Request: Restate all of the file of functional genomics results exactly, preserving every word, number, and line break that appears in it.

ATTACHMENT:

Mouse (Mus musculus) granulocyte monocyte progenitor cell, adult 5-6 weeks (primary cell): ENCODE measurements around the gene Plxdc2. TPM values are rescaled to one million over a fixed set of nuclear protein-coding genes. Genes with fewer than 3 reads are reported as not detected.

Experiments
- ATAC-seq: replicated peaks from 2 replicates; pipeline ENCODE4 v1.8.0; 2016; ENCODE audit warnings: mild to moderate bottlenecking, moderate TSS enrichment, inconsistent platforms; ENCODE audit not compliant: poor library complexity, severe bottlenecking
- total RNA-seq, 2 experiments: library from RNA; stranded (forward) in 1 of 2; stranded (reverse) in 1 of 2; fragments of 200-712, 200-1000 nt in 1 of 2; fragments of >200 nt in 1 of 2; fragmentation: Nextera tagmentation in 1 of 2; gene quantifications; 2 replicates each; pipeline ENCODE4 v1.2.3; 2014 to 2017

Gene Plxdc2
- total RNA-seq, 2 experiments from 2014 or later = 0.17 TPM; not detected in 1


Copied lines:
Mouse (Mus musculus) granulocyte monocyte progenitor cell, adult 5-6 weeks (primary cell): ENCODE measurements around the gene Plxdc2. TPM values are rescaled to one million over a fixed set of nuclear protein-coding genes. Genes with fewer than 3 reads are reported as not detected.

Experiments
- ATAC-seq: replicated peaks from 2 replicates; pipeline ENCODE4 v1.8.0; 2016; ENCODE audit warnings: mild to moderate bottlenecking, moderate TSS enrichment, inconsistent platforms; ENCODE audit not compliant: poor library complexity, severe bottlenecking
- total RNA-seq, 2 experiments: library from RNA; stranded (forward) in 1 of 2; stranded (reverse) in 1 of 2; fragments of 200-712, 200-1000 nt in 1 of 2; fragments of >200 nt in 1 of 2; fragmentation: Nextera tagmentation in 1 of 2; gene quantifications; 2 replicates each; pipeline ENCODE4 v1.2.3; 2014 to 2017

Gene Plxdc2
- total RNA-seq, 2 experiments from 2014 or later = 0.17 TPM; not detected in 1